Strong growth in the emerging markets of Africa, Asia and Latin America helped brewing giant SABMiller beat forecasts with a 19 percent rise in annual earnings while Europe and North America proved tougher.
The world's second-largest brewer and maker of Miller Lite, Peroni and Grolsch said trading in its emerging markets, which provide over 80 percent of its earnings, were improving led by Africa and Asia while Latin America was back in growth.
Chief Executive Graham Mackay added a note of caution for Europe and North America, highlighting the uncertainty in the outlook for inflation and the pace of recovery especially with high levels of unemployment in markets like the United States.
Africa and Asia are trucking along as if the world financial crisis had not happened, Latin America is less bullish but is back in growth, the U.S. shows no signs of recovery - not worse or better - while Europe is getting better slowly, he told a results conference call on Thursday.
He added that beer price rises would be made selectively across markets taking into account an expected moderate rise in raw material input costs, competition and its aim to make beer more affordable in some markets like Colombia.
We expect these solid results at least to hold the SABMiller share price at its current level, more than justifying the premium rating to the sector with a very impressive rate of organic growth, said analyst Matthew Webb at house broker JP Morgan Cazenove.
SABMiller shares were flat at 22.61 pounds at 5:07 a.m. EDT.
The accelerating profit growth supports our buy thesis that across most of SAB's far flung regions, business conditions continue to improve, said Adam Spielman at brokers Citi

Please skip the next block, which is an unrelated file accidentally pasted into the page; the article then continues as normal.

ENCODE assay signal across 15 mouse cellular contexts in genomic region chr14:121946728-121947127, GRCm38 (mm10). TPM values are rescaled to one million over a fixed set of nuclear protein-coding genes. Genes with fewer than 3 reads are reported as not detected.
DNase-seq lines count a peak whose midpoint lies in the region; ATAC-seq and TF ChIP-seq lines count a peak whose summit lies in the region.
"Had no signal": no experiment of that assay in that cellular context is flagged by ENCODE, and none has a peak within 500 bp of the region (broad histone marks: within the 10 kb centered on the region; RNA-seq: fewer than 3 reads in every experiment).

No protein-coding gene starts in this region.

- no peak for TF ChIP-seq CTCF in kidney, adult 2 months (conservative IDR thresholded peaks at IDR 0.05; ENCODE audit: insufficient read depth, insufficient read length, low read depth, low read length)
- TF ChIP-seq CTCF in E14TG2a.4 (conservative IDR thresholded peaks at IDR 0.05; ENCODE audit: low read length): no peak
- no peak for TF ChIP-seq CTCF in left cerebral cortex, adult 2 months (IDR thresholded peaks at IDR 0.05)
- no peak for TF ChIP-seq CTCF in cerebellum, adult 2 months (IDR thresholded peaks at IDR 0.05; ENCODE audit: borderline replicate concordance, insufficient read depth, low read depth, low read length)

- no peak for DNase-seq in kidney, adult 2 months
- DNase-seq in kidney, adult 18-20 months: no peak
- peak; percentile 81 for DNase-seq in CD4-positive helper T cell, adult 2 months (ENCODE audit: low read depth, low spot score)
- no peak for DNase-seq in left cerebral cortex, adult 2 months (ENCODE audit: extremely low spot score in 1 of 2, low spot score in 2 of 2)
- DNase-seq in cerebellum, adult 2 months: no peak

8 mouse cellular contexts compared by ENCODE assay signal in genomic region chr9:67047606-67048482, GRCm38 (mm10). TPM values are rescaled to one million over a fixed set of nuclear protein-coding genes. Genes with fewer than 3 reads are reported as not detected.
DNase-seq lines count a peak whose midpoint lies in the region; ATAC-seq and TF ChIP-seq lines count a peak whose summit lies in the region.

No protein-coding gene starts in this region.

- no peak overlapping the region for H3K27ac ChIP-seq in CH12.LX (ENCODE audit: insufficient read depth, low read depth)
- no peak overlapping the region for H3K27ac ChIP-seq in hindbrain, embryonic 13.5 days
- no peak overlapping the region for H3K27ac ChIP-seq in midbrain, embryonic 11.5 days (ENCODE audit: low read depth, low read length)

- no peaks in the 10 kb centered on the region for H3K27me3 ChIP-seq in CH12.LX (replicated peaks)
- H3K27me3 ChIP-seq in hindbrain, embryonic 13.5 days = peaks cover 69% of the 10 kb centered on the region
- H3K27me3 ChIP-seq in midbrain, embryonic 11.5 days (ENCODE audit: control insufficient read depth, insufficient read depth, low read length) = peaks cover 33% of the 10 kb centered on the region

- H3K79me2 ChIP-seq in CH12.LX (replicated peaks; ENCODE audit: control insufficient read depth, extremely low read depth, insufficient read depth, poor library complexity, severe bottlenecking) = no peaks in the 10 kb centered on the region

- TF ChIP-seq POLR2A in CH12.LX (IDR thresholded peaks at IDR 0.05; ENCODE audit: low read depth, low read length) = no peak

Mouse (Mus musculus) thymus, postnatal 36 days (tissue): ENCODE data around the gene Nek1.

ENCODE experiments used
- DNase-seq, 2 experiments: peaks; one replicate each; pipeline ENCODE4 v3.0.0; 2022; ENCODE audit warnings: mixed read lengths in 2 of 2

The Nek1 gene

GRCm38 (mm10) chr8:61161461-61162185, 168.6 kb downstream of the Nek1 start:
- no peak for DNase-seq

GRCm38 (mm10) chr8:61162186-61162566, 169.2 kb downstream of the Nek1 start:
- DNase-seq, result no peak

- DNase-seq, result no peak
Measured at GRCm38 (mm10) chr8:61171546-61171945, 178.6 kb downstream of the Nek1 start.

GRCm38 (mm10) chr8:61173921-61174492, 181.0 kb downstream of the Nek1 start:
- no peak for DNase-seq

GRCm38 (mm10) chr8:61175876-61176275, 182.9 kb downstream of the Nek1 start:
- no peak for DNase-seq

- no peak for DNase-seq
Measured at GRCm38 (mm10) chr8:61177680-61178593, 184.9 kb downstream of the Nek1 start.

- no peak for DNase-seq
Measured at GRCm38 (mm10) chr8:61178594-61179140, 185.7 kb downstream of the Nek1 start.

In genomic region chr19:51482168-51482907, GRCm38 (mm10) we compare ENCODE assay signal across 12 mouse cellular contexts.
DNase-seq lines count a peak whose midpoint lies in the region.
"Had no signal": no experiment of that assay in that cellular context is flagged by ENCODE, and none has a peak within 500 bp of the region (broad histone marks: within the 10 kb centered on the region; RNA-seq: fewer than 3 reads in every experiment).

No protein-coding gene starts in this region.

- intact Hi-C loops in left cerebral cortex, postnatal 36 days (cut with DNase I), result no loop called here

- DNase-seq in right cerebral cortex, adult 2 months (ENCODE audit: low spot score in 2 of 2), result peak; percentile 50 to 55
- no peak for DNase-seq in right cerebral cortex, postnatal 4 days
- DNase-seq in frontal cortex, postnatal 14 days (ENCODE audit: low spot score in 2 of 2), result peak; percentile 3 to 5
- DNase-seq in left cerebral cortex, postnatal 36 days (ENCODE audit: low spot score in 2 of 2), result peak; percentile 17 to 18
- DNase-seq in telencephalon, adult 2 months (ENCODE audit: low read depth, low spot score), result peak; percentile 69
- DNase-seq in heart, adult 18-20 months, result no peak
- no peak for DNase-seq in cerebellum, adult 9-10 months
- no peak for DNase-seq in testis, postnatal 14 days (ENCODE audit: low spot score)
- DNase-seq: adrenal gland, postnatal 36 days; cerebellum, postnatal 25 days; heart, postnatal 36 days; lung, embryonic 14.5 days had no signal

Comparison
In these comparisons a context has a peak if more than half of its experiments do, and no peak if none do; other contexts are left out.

The London-based company reported adjusted earnings per share of 191.5 U.S. cents for the year to end-March, above 189.5 cents from a company compiled consensus and also a Reuters SmartEstimate of 186.2 cents.
The annual dividend rose 19 percent to 81 cents a share.
The brewer, which brews Castle, Snow and Aquila beers, stuck with its inflation outlook to see its cost of goods including barley, aluminum and glass rise by low single digit percentage in its current year to March 2012, but Mackey said better south hemisphere barley harvests would help limit any rise.
Mackay declined to comment on potential takeover targets such as Australia's top brewer Foster's Group, African brewer Castel and Brazil's second biggest brewer Schincariol.
Asked whether he saw SABMiller as a target for the world's biggest brewer Anheuser-Busch InBev -- as has been speculated by some analysts -- he said if anyone wanted to buy SABMiller it was his job to make sure it was at a high price.
Group revenues rose 7 percent to $28.3 billion and operating profits or EBITA were up 15 percent to $5.0 billion helped by strong profits growth in Latin America, Africa, Asia and also North America, due partly to price rises there and cost savings at its MillerCoors joint venture.
Other brewers have seen improving trading, with Heineken
growing volumes in the first quarter, Carlsberg seeing its key Russian market recovering and AB InBev saying beer volumes will improve in the second quarter.
SABMiller shares have risen since mid-March but still underperformed the FTSE 100 since the start of the year by 3 percent and trade on 16.4 times forecast earnings for the current year compared to AB InBev on 15.8, Carlsberg on 15.1 and Heineken on 14.7.
(Reporting by David Jones; Editing by Hans Peters and Sophie Walker)